Building height debate towers over Mount Vernon

Hundreds pack hearing on plan that could ease way for taller structures

July 22, 2005|By Jill Rosen and William Wan | Jill Rosen and William Wan,SUN STAFF

More than 100 people packed a hearing last night on a plan that would dictate how one of Baltimore's most historic neighborhoods will evolve.

Dozens of people lined up to testify before the city Planning Commission on the renewal plan for Mount Vernon in a debate that has largely come down to how high future buildings will push the neighborhood's skyline.

The hearing, which began at 7 p.m., ran for hours.

The goal behind the city's plan is to get more people on Mount Vernon's streets by encouraging denser development. Despite the neighborhood's grand architecture, cultural attractions and proximity to downtown, redevelopment dollars have largely left it alone as developers rush to invest in Federal Hill, Canton and Fells Point.

Mount Vernon's vacant lots and relatively stagnant retail life frustrate planners, residents and developers alike. By updating the neighborhood's outdated development guidelines, planners hope to set Mount Vernon in a new direction, giving it the vitality other areas of Baltimore are beginning to experience.

But how far to let developers go, specifically, how high they can build, has all but frozen the plan. Preservationists insist that tall buildings will overwhelm Mount Vernon's streetscape, while developers say anything but tall is not worth their time.

While most renewal plans are wrapped up in months, Mount Vernon's has stalled for five years because no one with a stake in the plan has been willing to compromise.

"You all have a very, very difficult job here." said Maryland Institute College of Art President Fred Lazarus. "Everyone wants density. ... Everyone wants the historic character of this neighborhood to continue. I'm afraid that we have two extremes dominating this but no one in the middle."

Charles Street Development Corp., a group whose goal is revitalizing business along Charles Street, has insisted developers need at least 200-foot-tall buildings to make money. Preservationists argue that buildings higher than 100 feet will destroy Mount Vernon's historic character.

Initially, the city took a position between the two sides, advocating 150-foot limits with a possibility for developers who meet certain conditions to earn 30-foot "bonuses." The city then adjusted the plan in favor of builders, allowing for heights up to 230 feet.

Consultants for Charles Street Development Corp. flashed pictures before the commission last night of Philadelphia, first a shot of the city in 1968 with a flat skyline, then in 1987, the city's skyscrapers twinkling against the evening sky.

"I see what you see." George E. Thomas said of Mount Vernon. " I see great architecture, but I see an urban fabric that isn't great."

Paul Warren, a Mount Vernon homeowner leading the "Fight the Height' campaign, countered with his own visual aid - a slide depicting what Charles Street would look like with taller buildings crowding the brownstones and shops.

Saying density will benefit the community is like saying "good will leads to peace on earth." Warren said. "I would encourage those in the discussion tonight not to talk about density in an overglorified manner."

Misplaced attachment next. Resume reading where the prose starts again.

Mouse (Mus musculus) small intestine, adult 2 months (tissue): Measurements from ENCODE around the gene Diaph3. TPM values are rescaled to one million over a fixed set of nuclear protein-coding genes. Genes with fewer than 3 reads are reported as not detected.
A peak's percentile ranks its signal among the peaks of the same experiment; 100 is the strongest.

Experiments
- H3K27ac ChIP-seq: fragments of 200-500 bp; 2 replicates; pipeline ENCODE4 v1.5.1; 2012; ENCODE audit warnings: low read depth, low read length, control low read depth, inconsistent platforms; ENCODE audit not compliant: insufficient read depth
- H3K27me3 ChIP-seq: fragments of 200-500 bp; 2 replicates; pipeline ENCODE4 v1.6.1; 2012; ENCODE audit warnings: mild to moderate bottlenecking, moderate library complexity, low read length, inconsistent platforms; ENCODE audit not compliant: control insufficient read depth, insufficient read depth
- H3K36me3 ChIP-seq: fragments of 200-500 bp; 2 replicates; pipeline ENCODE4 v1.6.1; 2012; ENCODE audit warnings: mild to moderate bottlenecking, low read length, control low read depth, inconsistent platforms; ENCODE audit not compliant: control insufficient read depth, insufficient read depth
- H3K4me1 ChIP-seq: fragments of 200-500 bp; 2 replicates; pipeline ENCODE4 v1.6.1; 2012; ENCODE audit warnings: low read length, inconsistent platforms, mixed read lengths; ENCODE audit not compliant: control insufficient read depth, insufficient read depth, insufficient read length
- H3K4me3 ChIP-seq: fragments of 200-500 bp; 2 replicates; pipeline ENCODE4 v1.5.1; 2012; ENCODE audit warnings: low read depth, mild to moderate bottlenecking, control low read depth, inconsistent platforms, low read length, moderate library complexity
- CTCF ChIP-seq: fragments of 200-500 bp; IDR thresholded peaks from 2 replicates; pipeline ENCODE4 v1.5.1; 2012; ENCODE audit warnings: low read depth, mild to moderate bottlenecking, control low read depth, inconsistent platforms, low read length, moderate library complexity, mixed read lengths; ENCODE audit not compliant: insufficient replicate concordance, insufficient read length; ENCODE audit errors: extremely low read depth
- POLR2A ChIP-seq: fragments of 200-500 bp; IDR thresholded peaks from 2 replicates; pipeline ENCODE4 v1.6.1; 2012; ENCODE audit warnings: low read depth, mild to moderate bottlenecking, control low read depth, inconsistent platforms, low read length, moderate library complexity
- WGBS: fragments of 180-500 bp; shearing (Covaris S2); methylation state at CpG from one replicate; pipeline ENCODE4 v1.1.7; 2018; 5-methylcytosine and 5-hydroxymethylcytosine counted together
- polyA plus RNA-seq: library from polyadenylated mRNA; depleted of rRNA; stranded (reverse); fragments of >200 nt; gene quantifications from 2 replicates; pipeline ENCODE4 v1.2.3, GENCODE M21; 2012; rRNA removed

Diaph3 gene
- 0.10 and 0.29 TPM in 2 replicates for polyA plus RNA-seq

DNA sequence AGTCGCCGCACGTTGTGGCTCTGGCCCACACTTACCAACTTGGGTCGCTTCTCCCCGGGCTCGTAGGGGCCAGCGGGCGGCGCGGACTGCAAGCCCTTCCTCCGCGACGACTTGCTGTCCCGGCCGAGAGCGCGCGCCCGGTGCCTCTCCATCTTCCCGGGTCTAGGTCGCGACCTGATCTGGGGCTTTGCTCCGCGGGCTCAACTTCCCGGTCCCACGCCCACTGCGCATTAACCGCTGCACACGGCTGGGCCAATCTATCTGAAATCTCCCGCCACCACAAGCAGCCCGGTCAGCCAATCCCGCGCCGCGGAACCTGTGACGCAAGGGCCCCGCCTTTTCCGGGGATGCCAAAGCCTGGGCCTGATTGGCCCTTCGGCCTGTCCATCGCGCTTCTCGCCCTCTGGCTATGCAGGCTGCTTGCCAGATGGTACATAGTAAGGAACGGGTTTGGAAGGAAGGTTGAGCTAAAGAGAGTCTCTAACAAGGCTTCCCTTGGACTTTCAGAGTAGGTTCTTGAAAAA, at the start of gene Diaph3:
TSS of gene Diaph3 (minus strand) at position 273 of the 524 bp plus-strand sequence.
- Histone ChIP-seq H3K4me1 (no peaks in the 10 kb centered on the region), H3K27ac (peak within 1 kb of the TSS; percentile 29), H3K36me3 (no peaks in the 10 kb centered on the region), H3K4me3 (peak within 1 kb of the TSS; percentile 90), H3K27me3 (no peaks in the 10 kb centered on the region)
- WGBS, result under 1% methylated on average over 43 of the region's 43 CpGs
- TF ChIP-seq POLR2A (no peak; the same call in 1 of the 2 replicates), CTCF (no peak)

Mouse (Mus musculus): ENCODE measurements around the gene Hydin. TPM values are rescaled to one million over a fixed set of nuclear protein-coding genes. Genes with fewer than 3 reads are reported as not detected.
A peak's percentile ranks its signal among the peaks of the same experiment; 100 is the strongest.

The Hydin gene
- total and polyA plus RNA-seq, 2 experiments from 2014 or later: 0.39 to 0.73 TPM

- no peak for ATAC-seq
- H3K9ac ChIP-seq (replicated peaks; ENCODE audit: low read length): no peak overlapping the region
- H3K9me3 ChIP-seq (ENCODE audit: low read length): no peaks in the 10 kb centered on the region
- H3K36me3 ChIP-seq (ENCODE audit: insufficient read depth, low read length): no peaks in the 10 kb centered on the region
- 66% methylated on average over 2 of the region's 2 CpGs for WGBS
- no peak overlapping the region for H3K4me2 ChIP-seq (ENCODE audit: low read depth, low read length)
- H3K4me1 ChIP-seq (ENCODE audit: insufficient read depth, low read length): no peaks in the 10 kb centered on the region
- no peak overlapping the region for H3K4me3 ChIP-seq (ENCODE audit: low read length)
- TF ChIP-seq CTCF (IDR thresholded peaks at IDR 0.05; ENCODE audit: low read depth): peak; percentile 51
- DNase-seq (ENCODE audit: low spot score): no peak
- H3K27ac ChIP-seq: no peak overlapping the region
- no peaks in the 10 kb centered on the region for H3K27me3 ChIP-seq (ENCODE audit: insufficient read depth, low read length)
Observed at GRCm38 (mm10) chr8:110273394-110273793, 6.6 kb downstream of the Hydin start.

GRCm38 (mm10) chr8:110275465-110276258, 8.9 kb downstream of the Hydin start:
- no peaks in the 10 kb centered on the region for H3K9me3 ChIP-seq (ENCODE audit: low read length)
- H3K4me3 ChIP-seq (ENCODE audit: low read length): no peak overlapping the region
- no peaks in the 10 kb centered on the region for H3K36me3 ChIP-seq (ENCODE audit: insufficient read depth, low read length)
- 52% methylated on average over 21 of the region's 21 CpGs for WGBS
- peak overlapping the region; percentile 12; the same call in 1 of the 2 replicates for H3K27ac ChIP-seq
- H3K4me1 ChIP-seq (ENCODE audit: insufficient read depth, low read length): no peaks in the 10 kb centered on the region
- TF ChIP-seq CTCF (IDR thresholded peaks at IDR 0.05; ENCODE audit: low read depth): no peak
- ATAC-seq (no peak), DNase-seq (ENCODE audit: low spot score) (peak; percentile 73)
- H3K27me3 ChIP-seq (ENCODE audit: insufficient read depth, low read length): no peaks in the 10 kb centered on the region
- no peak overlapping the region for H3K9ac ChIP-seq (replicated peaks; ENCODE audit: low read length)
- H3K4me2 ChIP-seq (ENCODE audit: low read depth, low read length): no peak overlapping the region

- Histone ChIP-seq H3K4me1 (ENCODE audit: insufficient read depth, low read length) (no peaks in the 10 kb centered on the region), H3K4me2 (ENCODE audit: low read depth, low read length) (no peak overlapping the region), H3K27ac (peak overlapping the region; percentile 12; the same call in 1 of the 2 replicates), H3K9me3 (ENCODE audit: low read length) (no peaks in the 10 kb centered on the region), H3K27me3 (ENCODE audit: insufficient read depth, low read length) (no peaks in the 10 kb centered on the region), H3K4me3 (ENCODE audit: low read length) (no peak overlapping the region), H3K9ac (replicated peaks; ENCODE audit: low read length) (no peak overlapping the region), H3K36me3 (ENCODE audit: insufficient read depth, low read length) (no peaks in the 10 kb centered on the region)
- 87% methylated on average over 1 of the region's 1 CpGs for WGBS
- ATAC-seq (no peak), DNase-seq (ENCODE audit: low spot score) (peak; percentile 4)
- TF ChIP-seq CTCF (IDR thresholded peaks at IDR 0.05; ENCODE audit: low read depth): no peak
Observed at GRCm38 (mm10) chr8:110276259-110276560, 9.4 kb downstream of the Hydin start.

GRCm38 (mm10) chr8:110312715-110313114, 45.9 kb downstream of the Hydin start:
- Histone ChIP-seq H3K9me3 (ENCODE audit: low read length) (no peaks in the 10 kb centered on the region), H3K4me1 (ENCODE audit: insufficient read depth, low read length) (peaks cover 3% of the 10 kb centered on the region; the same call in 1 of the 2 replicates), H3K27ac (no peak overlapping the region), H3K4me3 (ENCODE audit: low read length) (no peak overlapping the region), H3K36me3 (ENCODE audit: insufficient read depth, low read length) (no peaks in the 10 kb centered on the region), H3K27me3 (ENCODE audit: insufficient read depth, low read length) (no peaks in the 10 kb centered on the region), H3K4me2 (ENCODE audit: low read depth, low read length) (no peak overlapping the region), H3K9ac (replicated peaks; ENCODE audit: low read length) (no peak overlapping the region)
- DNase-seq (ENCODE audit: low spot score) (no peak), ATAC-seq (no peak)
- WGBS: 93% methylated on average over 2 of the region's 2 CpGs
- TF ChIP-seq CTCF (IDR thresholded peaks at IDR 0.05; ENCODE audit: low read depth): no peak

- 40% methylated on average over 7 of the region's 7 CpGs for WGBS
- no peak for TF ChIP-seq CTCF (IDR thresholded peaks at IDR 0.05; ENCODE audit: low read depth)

The most recent version of the renewal plan further eases the way for taller buildings and removes power from the Commission for Historical and Architectural Preservation, a government entity recently moved from the city Housing Department to the city Planning Department that has long kept a watchful eye on Mount Vernon development.

Near the Washington Monument, buildings taller than 70 feet would be prohibited. But heading away from the landmark, heights could reach up to 180 feet. Additionally, developers building outside of the monument zone could apply for an additional 50 feet if their project meets a number of standards, including "significant' architecture and accommodations for affordable housing.

To get the 50 feet, a developer would have to win approval from both the Planning Commission and CHAP. However, the plan allows for waivers should "any specific requirements' of the plan be deemed too restrictive.

The Planning Commission would grant any waivers.

CHAP chairwoman Judith Miller told the commission that despite initially favoring the recent move of her board to the Planning Department, she now believes it was done to silence it.

The renewal plan would also create a new board - in addition to CHAP - that developers would have to win approval from before building in Mount Vernon. The nine-member panel would include representatives from business groups and neighborhood organizations and be led by the City Council member from the 11th District - Keiffer J. Mitchell Jr.

"This emasculates CHAP." Miller said, adding that the renewal plan, without CHAP's guidance, threatens Mount Vernon's character.

"It will destroy the balance between responsible development and historic preservation."

Another consultant for Charles Street Development Corp., Anirban Basu of Sage Policy Group, warned against stifling height limits.

"Please let us not be suburban in our attitudes and our thinking." he said. "Just when developers are getting excited about Baltimore we want to cap our potential - utterly frustrating."

The plan, after a vote by the Planning Commission, goes to the City Council's urban affairs committee. A hearing date has not been set.

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